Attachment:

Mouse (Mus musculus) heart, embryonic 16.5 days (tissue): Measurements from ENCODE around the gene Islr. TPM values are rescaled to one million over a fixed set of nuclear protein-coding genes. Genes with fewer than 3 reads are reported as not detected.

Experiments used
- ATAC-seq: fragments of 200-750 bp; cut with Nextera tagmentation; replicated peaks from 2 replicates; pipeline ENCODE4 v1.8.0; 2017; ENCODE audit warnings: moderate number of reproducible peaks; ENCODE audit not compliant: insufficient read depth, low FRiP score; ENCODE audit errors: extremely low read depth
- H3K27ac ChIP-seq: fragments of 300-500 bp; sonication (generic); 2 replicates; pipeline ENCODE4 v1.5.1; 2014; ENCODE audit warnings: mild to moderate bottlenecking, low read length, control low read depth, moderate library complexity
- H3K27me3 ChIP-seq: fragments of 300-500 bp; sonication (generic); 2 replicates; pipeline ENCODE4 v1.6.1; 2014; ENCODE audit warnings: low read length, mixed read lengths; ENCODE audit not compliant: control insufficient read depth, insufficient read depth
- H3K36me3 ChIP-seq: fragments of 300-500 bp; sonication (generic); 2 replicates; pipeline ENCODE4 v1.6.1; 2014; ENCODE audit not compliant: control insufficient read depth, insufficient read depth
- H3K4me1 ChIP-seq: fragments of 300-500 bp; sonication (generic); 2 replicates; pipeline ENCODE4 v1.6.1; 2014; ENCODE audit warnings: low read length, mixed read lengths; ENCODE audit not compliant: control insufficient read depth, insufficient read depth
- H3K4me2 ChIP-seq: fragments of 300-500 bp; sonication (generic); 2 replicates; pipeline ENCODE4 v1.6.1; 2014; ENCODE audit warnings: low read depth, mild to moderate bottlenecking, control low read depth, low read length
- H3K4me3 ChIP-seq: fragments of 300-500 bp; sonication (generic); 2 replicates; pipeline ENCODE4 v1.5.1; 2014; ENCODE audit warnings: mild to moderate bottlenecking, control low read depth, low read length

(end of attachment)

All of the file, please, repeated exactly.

Mouse (Mus musculus) heart, embryonic 16.5 days (tissue): Measurements from ENCODE around the gene Islr. TPM values are rescaled to one million over a fixed set of nuclear protein-coding genes. Genes with fewer than 3 reads are reported as not detected.

Experiments used
- ATAC-seq: fragments of 200-750 bp; cut with Nextera tagmentation; replicated peaks from 2 replicates; pipeline ENCODE4 v1.8.0; 2017; ENCODE audit warnings: moderate number of reproducible peaks; ENCODE audit not compliant: insufficient read depth, low FRiP score; ENCODE audit errors: extremely low read depth
- H3K27ac ChIP-seq: fragments of 300-500 bp; sonication (generic); 2 replicates; pipeline ENCODE4 v1.5.1; 2014; ENCODE audit warnings: mild to moderate bottlenecking, low read length, control low read depth, moderate library complexity
- H3K27me3 ChIP-seq: fragments of 300-500 bp; sonication (generic); 2 replicates; pipeline ENCODE4 v1.6.1; 2014; ENCODE audit warnings: low read length, mixed read lengths; ENCODE audit not compliant: control insufficient read depth, insufficient read depth
- H3K36me3 ChIP-seq: fragments of 300-500 bp; sonication (generic); 2 replicates; pipeline ENCODE4 v1.6.1; 2014; ENCODE audit not compliant: control insufficient read depth, insufficient read depth
- H3K4me1 ChIP-seq: fragments of 300-500 bp; sonication (generic); 2 replicates; pipeline ENCODE4 v1.6.1; 2014; ENCODE audit warnings: low read length, mixed read lengths; ENCODE audit not compliant: control insufficient read depth, insufficient read depth
- H3K4me2 ChIP-seq: fragments of 300-500 bp; sonication (generic); 2 replicates; pipeline ENCODE4 v1.6.1; 2014; ENCODE audit warnings: low read depth, mild to moderate bottlenecking, control low read depth, low read length
- H3K4me3 ChIP-seq: fragments of 300-500 bp; sonication (generic); 2 replicates; pipeline ENCODE4 v1.5.1; 2014; ENCODE audit warnings: mild to moderate bottlenecking, control low read depth, low read length